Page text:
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‘Missing’: An adolescent Sherlock Holmes, by way of WhatsApp

Storm Reid plays a teen who turns to the internet in search of her mother

Storm Reid in “Missing.” (Temma Hankin/Screen Gems/Sony Pictures Entertainment)
(2.5 stars)

It’s 10 p.m. Do you know where your parents are?

“Missing” flips the script on parental anxiety in a moderately successful thriller that follows a teenage girl desperate to find her mother. Unfolding entirely on laptop and smartphone screens, it doesn’t make for pleasant viewing. But the cluttered visuals drive home an ambivalence about the digital age — one that isn’t entirely resolved.

Storm Reid stars as June, who as the movie begins is excited to have the house to herself, just as soon as her single mother, Grace (Nia Long), flies off to Colombia on vacation with her new boyfriend, Kevin (Ken Leung). Naturally, June hosts a bacchanalian revel — though one may ask why she chooses the night before her mother is scheduled to come home — waking up the next day with a giant hangover. That adolescent regret is soon exacerbated by a new worry: Mom didn’t make her return flight.

If the plot seems familiar, the premise inverts that of the 2018 film “Searching,” which was edited by this film’s directors, Nicholas D. Johnson and Will Merrick, and in which John Cho played a single father looking for his missing teenage daughter. Structurally, the two films are practically identical, with the crisis launched at point A, a twist deployed at point B and computers nearly shut down at point C — just before an amazing revelation sends us inexorably to point D. Both films are about the ways technology isolates us — and how the same technology, with no small thanks to the surveillance state, can help bring us back together.

But despite being pretty much the same movie with a different cast, “Missing” manages to be fairly engaging.

It helps that the final act is not quite as ridiculous as the red herring that weighed down “Searching.” And while you wouldn’t think watching a series of pop-up windows inside other pop-up windows would be a good way to flesh out relationships and character, a few performances stand out. (Cho, for his part, was quite memorable in the previous film.)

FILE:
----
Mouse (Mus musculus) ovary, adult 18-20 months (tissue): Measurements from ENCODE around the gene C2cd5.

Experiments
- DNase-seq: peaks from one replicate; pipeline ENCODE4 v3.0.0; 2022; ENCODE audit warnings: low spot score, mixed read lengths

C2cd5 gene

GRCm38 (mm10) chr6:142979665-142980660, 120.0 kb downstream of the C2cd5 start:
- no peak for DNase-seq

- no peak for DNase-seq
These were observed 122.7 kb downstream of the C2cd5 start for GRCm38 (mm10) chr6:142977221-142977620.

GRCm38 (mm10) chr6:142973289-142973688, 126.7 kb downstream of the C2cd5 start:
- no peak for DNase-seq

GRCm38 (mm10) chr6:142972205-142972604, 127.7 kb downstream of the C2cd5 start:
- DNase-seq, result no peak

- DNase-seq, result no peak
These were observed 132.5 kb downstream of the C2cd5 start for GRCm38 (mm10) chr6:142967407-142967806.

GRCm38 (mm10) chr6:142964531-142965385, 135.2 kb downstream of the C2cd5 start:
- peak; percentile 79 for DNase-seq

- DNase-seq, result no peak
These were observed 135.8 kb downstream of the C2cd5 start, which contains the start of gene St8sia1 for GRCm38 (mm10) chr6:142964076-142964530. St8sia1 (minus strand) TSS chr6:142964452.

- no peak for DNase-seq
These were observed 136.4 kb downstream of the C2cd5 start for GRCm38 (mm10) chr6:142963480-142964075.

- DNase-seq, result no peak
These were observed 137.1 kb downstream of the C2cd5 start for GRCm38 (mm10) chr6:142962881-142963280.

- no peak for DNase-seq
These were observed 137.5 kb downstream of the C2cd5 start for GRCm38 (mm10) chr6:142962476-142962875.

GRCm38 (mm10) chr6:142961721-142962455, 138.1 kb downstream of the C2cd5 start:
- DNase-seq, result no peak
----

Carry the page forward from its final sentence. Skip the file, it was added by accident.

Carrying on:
Reid is believable as a young woman who shifts from youthful indifference to concern and caretaking. And Joaquim de Almeida pulls off an even neater trick as a Colombian man who answers June’s request for help searching the streets where Grace disappeared: We see the actor only through the tiny window of a WhatsApp screen, but he develops a rapport with June that evolves from mere errand runner to something like a genuine (albeit long-distance) friendship.

Have the past three years of Zoom meetings acclimated us to this kind of storytelling? “Missing” is still a one-trick pony, but its disembodied narrative is probably here to stay. Overlapping screens may be the 21st-century equivalent of director Robert Altman’s overlapping dialogue, which itself was driven in part by advances in multitrack sound recording. While “Missing” is just a cheap thriller, one can’t help but wonder whether, in the hands of more inventive filmmakers, the screen time that has come to define personal interaction might find a richer dramatic purpose.

A few years ago, this style of storytelling might have seemed like dystopian science fiction. It’s no spoiler, but at the end of “Missing,” its protagonists turn their cellphones off. What’s most chilling to contemplate is the fact that, for a lot of people, screen time never ends.

PG-13. At area theaters. Contains some strong violence, coarse language, teen drinking and mature thematic material. 111 minutes.